Just got through seeing "The Oath", which is about former bodyguard to Osama bin Laden Abu Jandal and his brother Salim Hamdan, Hamdan's imprisonment at Guantanamo Bay and his trial, and former Al Qaida member Jandal's personal struggles with and reflections on his Islamic beliefs. Told as a split between interviews with Jandal and updates at Guantanamo Bay and elsewhere about Hamdan's trial, the film gives an inside view of the ideology of radical Islam and the terrorist and organizational aspects of Al Qaida. Jandal was very deep in it and talks casually about training camps and getting guys acclimated to Afghanistan, Osama bin Laden's personal style, and other topics. What it does is to bring back to earth all of these discussions about Al Qaida as being some sort of metaphysical principle of evil beyond all comprehension. Yes, this guy knew all the 9/11 hijackers, yes, he guarded bin Laden for four years, yes, Al Qaida really is an organized terrorist organization, but there's something in his matter of factness about all of it that leads to a sort of relief, sort of like at last we know. This is a real thing, these are real people training, but they're not infinitely powerful. They're humans operating on the same principles that the U.S. military's counter-insurgency wings most likely operate on. Navy SEALS.....Al Qaida. Depends on how you look at it I suppose. I could suppose also that people with different worldviews would condemn the film as giving some sort of a propaganda boost to terrorists......who are never allowed to say what they actually think? Come on. Terrorists are convenient for the right when they're kept at arms length and out of camera angle.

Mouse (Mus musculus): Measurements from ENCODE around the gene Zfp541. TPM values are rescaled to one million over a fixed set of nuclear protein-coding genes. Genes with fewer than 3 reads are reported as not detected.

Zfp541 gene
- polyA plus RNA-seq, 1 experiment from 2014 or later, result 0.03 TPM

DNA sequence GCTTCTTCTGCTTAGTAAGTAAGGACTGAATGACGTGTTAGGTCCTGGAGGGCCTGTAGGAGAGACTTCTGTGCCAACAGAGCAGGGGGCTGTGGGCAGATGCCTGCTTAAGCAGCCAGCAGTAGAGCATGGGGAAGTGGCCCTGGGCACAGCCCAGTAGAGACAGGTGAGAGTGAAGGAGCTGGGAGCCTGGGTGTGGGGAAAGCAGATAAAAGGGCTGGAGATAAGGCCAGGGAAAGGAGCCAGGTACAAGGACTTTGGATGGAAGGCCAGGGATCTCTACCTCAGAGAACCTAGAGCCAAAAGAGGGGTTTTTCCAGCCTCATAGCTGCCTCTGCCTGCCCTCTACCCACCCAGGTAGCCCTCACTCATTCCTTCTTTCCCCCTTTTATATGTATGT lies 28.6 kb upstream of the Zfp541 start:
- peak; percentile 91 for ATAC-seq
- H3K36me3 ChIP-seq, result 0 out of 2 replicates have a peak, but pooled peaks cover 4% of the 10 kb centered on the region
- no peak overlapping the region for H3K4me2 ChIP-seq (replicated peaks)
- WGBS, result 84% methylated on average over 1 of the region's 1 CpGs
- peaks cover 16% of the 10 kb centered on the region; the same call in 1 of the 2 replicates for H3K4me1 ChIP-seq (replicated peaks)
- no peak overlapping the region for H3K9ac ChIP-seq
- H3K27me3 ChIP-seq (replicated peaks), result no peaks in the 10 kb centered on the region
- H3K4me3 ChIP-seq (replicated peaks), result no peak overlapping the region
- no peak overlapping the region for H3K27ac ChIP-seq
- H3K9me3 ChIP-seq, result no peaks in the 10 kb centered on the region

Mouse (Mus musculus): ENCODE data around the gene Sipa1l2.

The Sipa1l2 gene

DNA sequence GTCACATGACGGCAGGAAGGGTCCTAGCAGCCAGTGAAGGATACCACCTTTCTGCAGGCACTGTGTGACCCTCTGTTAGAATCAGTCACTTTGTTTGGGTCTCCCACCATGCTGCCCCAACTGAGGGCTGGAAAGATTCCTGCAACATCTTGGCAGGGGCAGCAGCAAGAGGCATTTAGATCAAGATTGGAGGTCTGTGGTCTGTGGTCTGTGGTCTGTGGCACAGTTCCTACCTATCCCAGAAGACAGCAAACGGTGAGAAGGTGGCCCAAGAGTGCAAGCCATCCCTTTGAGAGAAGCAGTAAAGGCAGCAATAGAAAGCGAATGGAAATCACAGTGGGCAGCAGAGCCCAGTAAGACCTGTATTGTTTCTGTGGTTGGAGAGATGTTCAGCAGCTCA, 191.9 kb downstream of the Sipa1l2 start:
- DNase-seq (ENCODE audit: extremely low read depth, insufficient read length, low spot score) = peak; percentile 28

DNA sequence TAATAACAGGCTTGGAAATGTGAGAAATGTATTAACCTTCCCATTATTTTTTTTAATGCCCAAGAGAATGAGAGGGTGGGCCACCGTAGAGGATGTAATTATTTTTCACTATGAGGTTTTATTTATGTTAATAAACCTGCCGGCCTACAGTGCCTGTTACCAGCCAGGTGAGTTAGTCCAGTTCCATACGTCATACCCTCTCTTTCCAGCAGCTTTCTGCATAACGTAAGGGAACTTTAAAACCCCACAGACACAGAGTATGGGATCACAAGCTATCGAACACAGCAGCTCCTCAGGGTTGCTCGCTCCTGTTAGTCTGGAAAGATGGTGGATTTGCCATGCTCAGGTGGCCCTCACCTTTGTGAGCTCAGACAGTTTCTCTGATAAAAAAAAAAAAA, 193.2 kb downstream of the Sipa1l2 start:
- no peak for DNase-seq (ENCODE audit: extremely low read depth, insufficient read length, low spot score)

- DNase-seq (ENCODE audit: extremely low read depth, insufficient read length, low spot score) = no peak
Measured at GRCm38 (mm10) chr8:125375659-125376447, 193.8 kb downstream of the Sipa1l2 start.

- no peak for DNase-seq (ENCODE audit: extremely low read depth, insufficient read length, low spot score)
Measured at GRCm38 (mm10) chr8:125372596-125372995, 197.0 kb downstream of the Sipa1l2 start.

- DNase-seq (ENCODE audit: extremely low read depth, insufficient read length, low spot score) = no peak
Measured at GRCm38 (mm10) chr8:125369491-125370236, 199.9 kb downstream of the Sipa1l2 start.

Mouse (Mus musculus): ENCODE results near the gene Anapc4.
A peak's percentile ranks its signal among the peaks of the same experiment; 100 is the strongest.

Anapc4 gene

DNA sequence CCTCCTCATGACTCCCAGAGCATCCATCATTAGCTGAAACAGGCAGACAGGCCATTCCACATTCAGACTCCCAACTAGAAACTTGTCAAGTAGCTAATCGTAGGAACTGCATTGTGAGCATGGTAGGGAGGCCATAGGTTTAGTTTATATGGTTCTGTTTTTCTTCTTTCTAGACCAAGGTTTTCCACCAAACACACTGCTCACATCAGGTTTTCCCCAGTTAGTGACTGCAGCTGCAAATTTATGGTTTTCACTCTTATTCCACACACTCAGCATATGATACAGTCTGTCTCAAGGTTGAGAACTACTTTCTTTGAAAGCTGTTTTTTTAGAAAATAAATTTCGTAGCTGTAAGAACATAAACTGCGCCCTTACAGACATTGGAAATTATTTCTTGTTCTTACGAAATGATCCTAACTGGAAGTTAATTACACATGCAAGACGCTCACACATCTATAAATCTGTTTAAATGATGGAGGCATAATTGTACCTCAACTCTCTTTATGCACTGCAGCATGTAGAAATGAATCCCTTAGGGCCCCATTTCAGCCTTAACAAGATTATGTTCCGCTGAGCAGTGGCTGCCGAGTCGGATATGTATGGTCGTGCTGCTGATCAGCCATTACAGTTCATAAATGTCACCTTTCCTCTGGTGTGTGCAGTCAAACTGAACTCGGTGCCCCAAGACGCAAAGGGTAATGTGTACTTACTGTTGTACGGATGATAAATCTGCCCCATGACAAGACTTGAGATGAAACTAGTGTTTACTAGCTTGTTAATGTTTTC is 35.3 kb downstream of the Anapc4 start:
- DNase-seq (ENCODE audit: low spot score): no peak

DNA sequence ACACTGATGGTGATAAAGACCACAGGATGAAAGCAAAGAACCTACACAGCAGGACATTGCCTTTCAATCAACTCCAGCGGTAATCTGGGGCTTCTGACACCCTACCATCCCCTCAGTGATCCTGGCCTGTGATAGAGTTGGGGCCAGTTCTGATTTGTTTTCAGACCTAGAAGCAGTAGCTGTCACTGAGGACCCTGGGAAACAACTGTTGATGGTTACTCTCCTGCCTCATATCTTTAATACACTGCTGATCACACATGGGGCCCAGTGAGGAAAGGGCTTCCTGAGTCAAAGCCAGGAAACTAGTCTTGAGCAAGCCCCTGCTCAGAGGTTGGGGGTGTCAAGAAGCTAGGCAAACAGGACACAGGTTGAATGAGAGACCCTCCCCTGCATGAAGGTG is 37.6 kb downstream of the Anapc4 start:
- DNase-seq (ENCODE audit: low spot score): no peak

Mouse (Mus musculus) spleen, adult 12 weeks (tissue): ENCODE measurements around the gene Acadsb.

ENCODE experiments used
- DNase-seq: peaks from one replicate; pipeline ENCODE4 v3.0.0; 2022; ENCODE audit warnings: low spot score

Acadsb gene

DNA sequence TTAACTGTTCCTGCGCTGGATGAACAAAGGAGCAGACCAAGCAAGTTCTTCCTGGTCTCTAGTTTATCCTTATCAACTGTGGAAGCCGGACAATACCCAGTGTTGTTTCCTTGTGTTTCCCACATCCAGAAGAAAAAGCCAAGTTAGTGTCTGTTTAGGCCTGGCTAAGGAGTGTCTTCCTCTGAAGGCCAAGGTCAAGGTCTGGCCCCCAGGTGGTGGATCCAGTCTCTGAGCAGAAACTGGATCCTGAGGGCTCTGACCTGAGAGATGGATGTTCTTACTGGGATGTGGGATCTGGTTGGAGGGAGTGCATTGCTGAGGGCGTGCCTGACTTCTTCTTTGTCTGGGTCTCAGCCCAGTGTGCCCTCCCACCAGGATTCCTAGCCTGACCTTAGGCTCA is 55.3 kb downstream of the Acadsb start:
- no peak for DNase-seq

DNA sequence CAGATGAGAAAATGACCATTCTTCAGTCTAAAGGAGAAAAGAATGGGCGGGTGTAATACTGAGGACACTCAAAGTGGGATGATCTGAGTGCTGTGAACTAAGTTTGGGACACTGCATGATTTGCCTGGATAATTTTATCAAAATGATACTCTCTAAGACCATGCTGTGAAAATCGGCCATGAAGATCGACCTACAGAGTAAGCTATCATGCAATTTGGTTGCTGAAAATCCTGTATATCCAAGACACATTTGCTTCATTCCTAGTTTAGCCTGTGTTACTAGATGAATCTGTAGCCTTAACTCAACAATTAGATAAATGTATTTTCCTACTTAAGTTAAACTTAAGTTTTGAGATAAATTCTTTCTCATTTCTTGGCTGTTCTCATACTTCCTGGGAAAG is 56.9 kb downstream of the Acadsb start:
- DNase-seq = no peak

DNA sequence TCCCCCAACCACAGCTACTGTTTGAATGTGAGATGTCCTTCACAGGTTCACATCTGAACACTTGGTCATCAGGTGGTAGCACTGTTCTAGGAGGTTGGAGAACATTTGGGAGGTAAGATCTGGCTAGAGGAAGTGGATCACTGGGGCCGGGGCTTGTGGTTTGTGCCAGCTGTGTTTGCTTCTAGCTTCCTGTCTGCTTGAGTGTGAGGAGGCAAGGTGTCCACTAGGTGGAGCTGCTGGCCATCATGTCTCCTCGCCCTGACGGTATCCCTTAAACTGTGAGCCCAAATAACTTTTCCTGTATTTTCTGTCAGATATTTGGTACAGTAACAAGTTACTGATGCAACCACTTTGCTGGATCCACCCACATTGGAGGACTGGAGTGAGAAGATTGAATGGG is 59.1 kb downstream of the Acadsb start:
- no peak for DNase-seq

The film was well made, it captured the complexity of the situation, and I would recommend it to anyone.